Yemen ruler asks Gulf mediator to delay visit
SANAA, Yemen – Yemen's president asked a key mediator from a powerful alliance of neighboring Gulf countries to indefinitely delay his visit, said two of his associates Tuesday, in the latest blow to efforts to resolve the country's crisis.
President Ali Abdullah Saleh's move was a political slap to attempts by Yemen's neighbors to resolve nearly three months of anti-government unrest in this impoverished Arab country.
The two senior officials said Saleh sent a formal letter to Abdullatif bin Rashid al-Zayani, general-secretary of the Gulf Cooperation Council, requesting the delay.
The visit was pushed back "to an indefinite date," according to one of his associates.
The letter was sent Monday, just as al-Zayani was expecting to meet with Saleh to ask him to resign as part of the GCC's initiative to resolve the crisis, they said on condition of anonymity because they were not authorized to speak to the press.
It was the second time Saleh spurned a meeting with al-Zayani, suggesting that the Yemeni president hopes to buy time at the expense of maintaining good relations with the alliance of his oil-rich neighbors.
The GCC comprises the wealthy Gulf states of Saudi Arabia, Kuwait, United Arab Emirates, Qatar and the smaller nations of Oman and Bahrain. GCC officials were not immediately available for comment.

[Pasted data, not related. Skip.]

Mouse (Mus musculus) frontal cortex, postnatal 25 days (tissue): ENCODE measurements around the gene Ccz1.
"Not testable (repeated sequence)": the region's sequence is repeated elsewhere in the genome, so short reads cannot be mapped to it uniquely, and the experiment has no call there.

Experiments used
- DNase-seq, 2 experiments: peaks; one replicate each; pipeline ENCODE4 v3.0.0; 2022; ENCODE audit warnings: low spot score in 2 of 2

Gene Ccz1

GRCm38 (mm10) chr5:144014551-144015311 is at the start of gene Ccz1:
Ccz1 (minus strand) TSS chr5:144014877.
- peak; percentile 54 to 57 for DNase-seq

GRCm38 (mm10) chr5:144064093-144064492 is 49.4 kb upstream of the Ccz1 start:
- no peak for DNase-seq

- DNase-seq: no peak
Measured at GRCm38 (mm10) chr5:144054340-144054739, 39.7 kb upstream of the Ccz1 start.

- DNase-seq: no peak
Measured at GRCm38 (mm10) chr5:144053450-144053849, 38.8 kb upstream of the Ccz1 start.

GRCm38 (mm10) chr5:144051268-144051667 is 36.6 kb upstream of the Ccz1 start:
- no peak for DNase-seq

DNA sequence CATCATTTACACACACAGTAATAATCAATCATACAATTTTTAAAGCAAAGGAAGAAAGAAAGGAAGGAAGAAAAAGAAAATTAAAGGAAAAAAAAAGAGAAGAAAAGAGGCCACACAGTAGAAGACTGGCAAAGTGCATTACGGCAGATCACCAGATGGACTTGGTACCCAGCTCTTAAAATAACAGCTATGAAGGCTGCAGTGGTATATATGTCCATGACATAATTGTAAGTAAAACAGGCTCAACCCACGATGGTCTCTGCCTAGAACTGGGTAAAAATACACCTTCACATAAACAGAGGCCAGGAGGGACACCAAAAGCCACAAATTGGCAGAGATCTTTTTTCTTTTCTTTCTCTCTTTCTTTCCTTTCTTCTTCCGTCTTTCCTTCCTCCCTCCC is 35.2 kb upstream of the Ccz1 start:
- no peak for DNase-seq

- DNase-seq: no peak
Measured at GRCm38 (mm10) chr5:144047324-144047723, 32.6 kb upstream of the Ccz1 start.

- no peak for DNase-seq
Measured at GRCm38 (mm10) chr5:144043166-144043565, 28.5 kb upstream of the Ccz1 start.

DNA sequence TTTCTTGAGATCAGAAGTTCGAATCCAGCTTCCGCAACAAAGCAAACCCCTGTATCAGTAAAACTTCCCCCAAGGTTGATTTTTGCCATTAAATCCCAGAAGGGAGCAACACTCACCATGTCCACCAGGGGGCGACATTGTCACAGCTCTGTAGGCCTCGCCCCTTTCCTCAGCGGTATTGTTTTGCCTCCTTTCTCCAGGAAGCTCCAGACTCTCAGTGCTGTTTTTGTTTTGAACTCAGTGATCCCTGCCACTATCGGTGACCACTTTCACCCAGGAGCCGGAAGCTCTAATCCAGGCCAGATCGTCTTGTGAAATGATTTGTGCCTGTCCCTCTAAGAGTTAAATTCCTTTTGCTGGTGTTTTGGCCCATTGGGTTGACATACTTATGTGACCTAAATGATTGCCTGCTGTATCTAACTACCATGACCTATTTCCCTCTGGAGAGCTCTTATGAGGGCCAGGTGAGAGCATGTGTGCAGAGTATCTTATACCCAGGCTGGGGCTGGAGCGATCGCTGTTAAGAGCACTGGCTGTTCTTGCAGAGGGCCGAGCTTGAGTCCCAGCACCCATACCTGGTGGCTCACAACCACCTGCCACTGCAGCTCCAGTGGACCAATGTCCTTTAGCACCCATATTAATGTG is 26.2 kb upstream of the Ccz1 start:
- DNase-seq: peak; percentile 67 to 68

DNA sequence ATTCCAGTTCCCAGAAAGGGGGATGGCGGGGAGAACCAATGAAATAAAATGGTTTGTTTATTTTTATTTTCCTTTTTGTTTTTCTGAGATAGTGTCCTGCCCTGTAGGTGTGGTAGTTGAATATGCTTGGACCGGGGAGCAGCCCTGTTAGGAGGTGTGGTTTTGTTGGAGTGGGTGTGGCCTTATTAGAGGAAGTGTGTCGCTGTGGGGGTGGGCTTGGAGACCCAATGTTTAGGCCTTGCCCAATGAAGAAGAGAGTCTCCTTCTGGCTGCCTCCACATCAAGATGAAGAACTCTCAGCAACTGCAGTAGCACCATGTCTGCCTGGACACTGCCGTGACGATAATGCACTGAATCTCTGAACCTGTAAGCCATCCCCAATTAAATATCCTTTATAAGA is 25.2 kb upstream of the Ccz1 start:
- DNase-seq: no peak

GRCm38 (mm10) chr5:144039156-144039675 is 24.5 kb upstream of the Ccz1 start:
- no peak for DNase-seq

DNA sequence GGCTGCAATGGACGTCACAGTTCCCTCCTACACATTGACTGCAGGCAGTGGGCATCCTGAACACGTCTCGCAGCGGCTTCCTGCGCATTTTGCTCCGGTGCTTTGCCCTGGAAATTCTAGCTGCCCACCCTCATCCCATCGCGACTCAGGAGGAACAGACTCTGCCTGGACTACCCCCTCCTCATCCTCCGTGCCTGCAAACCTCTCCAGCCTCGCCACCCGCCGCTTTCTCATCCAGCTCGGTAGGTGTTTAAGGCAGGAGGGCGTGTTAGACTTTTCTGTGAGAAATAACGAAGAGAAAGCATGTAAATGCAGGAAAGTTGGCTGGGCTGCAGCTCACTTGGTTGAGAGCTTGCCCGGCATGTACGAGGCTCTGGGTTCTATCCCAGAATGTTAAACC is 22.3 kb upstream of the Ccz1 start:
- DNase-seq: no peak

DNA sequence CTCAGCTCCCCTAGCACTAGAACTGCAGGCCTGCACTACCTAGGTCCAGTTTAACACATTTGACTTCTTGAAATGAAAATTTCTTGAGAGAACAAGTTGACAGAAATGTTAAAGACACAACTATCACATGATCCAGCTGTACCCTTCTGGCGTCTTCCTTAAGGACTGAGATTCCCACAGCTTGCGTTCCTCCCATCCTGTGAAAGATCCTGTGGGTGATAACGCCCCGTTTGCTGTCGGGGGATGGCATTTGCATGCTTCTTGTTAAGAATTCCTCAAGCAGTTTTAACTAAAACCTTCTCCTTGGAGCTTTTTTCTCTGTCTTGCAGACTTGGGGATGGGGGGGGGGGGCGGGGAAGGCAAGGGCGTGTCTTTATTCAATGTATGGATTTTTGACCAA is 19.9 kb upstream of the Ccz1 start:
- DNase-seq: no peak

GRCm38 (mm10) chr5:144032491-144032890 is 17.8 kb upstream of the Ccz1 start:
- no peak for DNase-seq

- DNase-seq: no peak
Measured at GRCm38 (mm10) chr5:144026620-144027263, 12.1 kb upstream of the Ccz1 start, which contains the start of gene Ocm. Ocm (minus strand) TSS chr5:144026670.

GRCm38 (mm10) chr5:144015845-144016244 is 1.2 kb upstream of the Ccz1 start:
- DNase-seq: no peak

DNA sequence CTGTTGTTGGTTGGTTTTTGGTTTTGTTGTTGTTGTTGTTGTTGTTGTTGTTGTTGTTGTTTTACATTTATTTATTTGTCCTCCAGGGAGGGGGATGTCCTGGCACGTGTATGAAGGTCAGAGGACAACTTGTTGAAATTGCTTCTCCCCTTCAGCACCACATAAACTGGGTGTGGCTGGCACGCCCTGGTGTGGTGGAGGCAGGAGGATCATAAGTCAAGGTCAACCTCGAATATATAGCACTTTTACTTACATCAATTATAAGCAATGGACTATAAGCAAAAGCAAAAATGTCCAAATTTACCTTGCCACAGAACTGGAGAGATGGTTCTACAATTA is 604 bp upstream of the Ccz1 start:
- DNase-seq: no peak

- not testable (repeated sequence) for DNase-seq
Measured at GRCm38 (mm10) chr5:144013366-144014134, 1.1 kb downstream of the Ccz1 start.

Saleh initially agreed to the terms of the GCC initiative, which called on him to step down within 30 days and for a national unity government to run the country until elections are held.
The proposals also gave Saleh immunity from prosecution.
Opposition parties, though not the protesters themselves, had agreed to the deal.
Saleh's associates said the president was hoping to pressure the GCC to change the wording on the initiative that would allow him to sign the deal as the head of his ruling party — and not as president.
Yemen's opposition parties see it as an attempt by Saleh, a political survivor in power for the last 32 years, to stay on as president while only leaving his post as ruling party head.
"He isn't serious in meeting his commitments," said opposition spokesman Mohammed Basnadwa.
Hundreds of thousands of demonstrators have been clamoring for Saleh to step down, inspired by the mass protests unleashing through the Middle East.
At least 140 people have been killed in the government's crackdown on the protesters. The violence, which has included sniper attacks, has prompted several top military commanders, ruling party members, diplomats and others to defect to the opposition, largely isolating the president.
Continued unrest in Yemen risks the stability of a region that is home to important shipping lanes at the southern mouth of the Red Sea. Yemen is also close to the massive oil and gas fields of Saudi Arabia.
The country has over the years been wracked by rampant corruption, a weak central government, a Shiite rebellion in the north, a secessionist movement in the south and one of the most active branches of al-Qaida lurking in the remote hinterlands.